After returning from his hiatus to the Alpine team, it seemed like Fernando Alonso might be ready for retirement – but a move to Aston Martin might be the reinvigoration of a record-breaking career.
When it comes to the rest of the Formula One season, what can Alonso expect?
The Spanish driver had years of success and more than 365 starts in the Formula One World Championships, taking countless pole positions and podiums and winning the Championship 32 times.
After his sabbatical and concentrating on his various interests like poker gaming, the return of Alonso wasn’t really as exciting as he might have thought – but when the opportunity to transfer to Aston Martin came up in midseason last year (to replace Vettel), it was an opportunity he couldn’t pass up.
Aston Martin in Formula One
Aston Martin, as a construction team, hasn’t really had it easy in Formula One, only returning to the race in 2021.
The luxury car manufacturer first made a foray into racing with the French Grand Prix back in 1922, but the cars were not up to performance standards, and they didn’t really get anywhere, and they soon went back to the drawing board.
It was 1959 when the Aston Martin DBR4 debuted at the BDRC International Trophy, a race at Silverstone that was run to Formula One rules – but that wasn’t a winning combination either.
Aston Martin officially bowed out of the world of F1 in 1960… until their triumphant return in the 2021 series, with Vettel and relative newcomer Lance Stroll at the helm.
Alonso and Aston Martin
The long career of Fernando Alonso is nothing short of awe-inspiring – at nearly 42, he is still putting up a good fight against drivers much younger – and in objectively better cars.
Alonso is the real difference-maker when it comes to performance, too. Last season, Aston Martin came from the back of the pack to finish in 7th overall, and for much of 2023, Alonso has sat behind the two Red Bull drivers in the driver championship.
The results for Alonso might not be championship material, but they are at least consistent, and with Red Bull so far ahead, consistency could be the key to a podium finish at the end of the season, if not an all-out win.
Check out his placings below:
- Bahrain: 3rd
- Saudi Arabian: 3rd
- Australian: 3rd
- Azerbaijan: 4th
- Miami: 3rd
- Monaco: 2nd
- Spanish: 6th
- Canadian: 2nd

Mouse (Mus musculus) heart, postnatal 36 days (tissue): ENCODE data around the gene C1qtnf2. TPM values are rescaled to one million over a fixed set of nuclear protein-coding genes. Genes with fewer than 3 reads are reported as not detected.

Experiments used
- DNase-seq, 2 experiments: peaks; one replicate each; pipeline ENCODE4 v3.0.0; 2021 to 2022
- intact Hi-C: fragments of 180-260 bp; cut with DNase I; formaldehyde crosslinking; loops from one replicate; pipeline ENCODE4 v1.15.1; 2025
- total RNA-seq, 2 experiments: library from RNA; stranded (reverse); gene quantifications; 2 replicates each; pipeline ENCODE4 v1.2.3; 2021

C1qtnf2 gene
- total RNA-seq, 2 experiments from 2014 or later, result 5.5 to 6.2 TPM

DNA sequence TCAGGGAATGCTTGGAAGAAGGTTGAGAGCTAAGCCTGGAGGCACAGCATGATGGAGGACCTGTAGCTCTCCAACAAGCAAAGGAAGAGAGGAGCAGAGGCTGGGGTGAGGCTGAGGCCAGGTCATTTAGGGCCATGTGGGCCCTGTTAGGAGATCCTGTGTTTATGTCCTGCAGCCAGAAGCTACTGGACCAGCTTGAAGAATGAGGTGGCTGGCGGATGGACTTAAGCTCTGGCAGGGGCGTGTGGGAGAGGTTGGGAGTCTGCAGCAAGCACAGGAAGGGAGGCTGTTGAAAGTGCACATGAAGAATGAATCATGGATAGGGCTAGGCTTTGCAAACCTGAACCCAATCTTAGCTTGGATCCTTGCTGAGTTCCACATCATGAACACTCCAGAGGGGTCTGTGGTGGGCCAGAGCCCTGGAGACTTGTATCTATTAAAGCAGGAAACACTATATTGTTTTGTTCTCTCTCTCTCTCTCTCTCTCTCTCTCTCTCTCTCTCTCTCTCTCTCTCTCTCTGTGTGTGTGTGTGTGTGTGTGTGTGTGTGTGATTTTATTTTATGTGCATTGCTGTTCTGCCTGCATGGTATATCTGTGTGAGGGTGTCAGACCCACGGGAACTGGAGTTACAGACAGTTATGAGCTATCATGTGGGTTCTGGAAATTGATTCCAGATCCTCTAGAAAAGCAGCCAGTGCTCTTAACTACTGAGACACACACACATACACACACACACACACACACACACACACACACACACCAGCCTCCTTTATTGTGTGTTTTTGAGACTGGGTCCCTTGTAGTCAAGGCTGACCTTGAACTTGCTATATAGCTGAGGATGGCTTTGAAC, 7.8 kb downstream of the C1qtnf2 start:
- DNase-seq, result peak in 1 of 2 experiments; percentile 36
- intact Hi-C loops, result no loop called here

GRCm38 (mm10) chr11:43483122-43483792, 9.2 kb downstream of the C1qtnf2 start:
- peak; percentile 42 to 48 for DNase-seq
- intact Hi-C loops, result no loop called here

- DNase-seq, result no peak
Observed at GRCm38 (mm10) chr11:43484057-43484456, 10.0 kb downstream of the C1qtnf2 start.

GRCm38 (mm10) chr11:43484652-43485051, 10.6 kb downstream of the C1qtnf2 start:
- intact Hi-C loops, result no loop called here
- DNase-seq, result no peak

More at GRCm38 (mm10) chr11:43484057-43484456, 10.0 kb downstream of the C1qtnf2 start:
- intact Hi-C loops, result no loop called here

- Austrian: 5th
- British: 7th
- Hungarian 9th
The difference maker here really must be Alonso – Aston Martin is up against the ‘best of the rest’ behind Red Bull. That means they are competing with the likes of Ferrari and Mercedes, who are well-established F1 production companies.
This was demonstrated strongest when the upgrades to their AMR22 were unveiled at the Spanish Grand Prix last year. The undeniable ‘influence’ they had taken from their Red Bull competition earned the upgrade the nickname ‘Green Bull’ and had the pit crew and all the Red Bull staff drinking the green version of the energy drink for the whole race weekend.
Is the AMR23 Good Enough?
Although some upgrades are coming for the AM23, the current car was revealed back in February and one of the first things that the critics noted was the aggressive styling – all to create a better channel of airflow.
The car was developed by Dan Fallows (who came from Red Bull) and Eric Blandin (who came from Mercedes), and the subtle changes have meant that the AMR23 is far more competitive than its predecessor.
This is something that Alonso has commented on – the car is better at cornering than the straights, and it is his expert handling that makes it even better.
The more winding courses, with the most corners, are going to be the races that Alonso has much more of a chance of winning – so it will be interesting to see how he fares at races like Budapest and Singapore.
Is It Going to be a Win?
There are several naysayers who think that despite Alonso’s abilities as a driver, he won’t be winning with Aston Martin.
For a burgeoning construction team without decades of experience in Formula One, creating the right vehicle to beat the seemingly untouchable Red Bull team might be a step too far – and that would be a real shame.
It takes a special driver to be able to go up against better cars, driven by winning drivers and still getting that podium place (or close to it, at least).
Fernando Alonso has already stated that his long-term career plan is to stay with Aston Martin, and the team would be missing out on all his experience if they were to replace him – so his focus for this year is to get consistent podiums and wait for the corners to really let his car shine.